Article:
The defacing of a John Ashcroft poster has got some Republicans at nearby Skidmore College worried that liberals are out to suppress their freedom of speech. The former Attorney General is scheduled to talk at the school and, predictably enough, you can find faculty who object to his presence. I wouldn't be surprised to see people demonstrate when he shows up. But as long as they don't try to prevent Ashcroft from speaking, they have just as much right to protest his appearance as Troy Republicans did when "Virtual Jihadi" opened at the Sanctuary for Independent Media. I don't think that merely defacing the poster is an attempt to suppress his speech. Ideologues and zealots are bound to deface each other's posters; it's part of the nature of their conflict, and in this case the organizers were able to white-out the offending symbol, so the only harm is whatever lingers in the minds of the offended.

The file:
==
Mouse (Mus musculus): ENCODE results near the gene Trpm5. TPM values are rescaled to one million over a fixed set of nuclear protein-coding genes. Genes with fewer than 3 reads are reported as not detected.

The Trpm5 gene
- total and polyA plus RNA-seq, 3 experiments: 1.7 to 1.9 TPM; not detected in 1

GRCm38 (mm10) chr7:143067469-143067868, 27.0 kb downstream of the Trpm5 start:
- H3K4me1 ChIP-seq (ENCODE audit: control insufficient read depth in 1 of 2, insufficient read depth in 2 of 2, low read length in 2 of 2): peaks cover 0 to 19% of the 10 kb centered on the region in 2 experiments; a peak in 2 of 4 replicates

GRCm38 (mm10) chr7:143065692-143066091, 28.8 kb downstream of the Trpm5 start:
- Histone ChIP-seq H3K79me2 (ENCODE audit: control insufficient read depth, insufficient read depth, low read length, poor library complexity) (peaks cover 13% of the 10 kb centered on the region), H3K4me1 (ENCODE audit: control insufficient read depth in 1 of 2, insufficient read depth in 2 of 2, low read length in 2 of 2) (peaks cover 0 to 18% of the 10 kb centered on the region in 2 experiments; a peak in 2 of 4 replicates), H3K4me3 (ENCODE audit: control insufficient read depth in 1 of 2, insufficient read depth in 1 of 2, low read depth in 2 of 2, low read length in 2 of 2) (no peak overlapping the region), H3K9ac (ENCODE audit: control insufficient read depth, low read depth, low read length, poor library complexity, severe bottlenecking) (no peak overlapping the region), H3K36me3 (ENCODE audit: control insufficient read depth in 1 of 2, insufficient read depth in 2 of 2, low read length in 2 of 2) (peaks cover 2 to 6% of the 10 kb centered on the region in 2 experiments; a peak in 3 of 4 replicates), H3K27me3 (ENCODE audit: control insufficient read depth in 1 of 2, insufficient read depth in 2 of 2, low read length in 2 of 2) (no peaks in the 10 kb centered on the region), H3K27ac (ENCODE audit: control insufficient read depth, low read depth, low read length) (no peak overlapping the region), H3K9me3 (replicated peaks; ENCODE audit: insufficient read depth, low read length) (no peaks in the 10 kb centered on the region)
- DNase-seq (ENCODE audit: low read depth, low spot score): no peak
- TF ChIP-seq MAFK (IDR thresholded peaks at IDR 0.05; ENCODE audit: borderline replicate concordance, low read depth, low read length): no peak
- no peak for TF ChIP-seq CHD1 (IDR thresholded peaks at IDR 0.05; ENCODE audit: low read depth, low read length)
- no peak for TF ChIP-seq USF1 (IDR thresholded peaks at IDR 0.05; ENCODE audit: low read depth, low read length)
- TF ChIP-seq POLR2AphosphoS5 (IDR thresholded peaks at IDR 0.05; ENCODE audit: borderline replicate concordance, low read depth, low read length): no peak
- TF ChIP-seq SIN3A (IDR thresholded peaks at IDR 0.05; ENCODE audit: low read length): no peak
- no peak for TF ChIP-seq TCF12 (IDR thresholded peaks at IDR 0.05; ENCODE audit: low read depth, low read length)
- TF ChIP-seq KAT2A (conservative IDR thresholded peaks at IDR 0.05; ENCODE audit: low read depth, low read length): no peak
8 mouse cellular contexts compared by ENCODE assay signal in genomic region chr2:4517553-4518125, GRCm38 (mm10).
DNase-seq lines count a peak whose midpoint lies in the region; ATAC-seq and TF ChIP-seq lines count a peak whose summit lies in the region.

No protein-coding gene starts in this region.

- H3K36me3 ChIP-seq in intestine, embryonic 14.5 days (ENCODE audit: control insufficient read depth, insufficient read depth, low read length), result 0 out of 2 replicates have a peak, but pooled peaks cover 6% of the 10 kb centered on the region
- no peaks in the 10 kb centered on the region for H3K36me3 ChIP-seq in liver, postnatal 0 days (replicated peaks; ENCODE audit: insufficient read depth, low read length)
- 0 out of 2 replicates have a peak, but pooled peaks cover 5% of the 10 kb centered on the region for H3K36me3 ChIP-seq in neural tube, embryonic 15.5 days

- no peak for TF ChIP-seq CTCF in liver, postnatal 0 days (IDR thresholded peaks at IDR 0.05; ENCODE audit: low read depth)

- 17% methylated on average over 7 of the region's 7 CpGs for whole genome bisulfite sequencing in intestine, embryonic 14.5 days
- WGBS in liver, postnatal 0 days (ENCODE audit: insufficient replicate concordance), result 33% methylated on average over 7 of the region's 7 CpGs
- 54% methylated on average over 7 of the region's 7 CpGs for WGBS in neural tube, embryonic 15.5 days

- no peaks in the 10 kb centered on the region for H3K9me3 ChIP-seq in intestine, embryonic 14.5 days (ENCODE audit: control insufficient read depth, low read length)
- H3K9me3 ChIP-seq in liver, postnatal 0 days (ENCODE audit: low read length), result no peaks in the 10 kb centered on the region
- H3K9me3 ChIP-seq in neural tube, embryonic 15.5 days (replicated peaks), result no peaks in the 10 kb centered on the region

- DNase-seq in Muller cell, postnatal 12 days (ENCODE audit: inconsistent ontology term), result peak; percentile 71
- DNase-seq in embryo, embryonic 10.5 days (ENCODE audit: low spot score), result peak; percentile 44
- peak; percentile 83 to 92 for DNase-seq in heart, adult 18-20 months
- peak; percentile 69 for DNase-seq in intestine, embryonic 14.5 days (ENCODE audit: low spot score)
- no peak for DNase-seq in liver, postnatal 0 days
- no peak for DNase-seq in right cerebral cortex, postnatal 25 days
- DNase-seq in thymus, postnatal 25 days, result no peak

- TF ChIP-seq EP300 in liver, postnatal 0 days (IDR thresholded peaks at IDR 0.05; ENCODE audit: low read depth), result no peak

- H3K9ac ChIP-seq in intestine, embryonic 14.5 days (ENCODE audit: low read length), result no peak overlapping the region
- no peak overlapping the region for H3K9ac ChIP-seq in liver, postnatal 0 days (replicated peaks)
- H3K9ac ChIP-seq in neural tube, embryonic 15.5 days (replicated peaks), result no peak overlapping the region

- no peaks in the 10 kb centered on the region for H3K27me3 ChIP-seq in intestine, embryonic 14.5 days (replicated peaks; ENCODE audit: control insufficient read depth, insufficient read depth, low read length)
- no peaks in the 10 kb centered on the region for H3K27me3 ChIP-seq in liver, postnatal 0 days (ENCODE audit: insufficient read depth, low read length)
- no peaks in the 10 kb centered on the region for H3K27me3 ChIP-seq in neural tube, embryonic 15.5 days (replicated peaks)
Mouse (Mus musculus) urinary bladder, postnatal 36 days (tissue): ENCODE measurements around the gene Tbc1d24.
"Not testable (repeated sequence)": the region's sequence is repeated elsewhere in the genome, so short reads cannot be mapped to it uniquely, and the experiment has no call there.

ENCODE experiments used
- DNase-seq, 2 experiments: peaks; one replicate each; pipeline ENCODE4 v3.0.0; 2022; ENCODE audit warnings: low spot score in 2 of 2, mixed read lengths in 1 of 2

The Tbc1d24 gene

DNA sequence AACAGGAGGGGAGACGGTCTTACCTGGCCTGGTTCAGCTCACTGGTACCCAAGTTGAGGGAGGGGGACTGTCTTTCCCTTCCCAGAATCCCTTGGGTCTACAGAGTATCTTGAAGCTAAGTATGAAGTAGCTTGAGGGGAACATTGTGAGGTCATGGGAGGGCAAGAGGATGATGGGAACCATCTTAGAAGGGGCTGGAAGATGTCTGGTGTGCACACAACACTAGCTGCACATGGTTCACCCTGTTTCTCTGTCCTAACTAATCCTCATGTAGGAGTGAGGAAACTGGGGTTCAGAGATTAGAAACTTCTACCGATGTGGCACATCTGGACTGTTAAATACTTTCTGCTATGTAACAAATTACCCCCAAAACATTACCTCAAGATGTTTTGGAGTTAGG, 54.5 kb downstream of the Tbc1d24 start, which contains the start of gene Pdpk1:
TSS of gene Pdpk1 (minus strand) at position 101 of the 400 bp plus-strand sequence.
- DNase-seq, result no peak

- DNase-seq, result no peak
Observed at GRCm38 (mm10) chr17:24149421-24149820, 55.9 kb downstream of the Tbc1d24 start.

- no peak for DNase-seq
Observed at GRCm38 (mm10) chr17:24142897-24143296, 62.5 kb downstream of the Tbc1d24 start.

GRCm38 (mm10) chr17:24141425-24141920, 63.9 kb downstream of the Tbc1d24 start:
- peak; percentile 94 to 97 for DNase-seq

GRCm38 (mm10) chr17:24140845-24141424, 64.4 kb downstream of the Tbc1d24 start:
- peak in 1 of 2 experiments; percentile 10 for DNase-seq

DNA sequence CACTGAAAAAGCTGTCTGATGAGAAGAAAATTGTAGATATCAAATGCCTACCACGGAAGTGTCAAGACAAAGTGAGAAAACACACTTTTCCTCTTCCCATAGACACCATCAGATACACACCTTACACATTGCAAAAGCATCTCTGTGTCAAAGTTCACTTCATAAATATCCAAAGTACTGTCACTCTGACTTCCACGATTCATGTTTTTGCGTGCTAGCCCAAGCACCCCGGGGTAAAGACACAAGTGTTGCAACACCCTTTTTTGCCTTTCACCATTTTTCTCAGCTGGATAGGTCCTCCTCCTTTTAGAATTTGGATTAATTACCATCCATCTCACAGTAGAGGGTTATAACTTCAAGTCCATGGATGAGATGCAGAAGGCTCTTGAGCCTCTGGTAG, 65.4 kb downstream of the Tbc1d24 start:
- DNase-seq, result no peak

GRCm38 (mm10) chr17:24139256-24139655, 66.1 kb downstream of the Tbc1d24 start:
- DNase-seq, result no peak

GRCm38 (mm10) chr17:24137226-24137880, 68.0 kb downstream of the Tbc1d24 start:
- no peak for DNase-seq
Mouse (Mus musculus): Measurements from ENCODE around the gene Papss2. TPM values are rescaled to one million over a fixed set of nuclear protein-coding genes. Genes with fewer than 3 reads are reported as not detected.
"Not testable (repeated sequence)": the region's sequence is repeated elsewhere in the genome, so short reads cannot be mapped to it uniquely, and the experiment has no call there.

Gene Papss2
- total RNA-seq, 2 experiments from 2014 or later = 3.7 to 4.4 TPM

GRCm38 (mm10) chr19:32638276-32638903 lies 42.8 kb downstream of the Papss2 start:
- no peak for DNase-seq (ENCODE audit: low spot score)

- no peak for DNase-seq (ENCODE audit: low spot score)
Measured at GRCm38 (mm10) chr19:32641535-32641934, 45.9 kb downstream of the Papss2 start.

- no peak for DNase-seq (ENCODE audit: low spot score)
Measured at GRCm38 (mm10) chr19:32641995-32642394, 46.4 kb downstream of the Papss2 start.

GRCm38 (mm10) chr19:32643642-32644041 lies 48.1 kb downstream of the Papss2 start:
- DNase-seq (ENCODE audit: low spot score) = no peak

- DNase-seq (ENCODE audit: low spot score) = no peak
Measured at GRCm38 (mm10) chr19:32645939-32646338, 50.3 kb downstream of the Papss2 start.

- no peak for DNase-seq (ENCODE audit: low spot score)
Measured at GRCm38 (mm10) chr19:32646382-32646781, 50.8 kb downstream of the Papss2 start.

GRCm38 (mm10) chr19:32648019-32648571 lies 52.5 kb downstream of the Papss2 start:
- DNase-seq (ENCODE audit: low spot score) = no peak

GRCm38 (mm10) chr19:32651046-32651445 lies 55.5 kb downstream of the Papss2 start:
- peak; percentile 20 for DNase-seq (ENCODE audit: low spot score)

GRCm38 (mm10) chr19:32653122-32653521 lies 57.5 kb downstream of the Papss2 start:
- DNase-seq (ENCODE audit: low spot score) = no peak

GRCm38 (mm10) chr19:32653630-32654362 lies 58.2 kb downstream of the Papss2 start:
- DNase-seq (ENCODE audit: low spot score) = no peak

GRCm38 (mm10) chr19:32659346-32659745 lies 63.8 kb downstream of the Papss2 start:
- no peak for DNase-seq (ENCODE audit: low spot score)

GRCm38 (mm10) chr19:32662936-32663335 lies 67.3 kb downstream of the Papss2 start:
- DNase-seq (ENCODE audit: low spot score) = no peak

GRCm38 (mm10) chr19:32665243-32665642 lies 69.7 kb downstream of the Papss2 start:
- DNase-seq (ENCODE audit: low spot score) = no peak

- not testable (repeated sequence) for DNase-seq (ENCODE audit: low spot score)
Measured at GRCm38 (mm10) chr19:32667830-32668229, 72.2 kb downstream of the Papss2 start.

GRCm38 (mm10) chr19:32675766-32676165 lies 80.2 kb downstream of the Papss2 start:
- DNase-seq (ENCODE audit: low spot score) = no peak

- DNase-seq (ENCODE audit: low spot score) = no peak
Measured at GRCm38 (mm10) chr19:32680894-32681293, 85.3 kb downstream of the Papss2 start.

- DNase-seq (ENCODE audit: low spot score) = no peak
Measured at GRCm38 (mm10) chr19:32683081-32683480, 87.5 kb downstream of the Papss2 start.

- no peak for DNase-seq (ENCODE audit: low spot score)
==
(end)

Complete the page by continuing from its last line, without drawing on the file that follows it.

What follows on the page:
To be clear: if anyone at Skidmore or in the neighborhood actually intends to prevent Ashcroft from speaking, I have to defend Ashcroft. If a campus group has a right to invite him, he has a right to talk -- and the talk might prove instructive for everyone. Ashcroft may be unapologetic about the War on Terror in general, but he's also given indications that he feels burned by the Bush administration for some occasions when they tried to treat him like little more than a rubber stamp. It's probably no accident that he didn't stick around until the bitter end, nor even for the start of the second term. If he intends to talk about that aspect of his career, he may well perform a public service worthy of everyone's attention. If he ends up dispensing nothing but Republican propaganda, then he deserves a good old heckling -- but only after he's had a hearing first.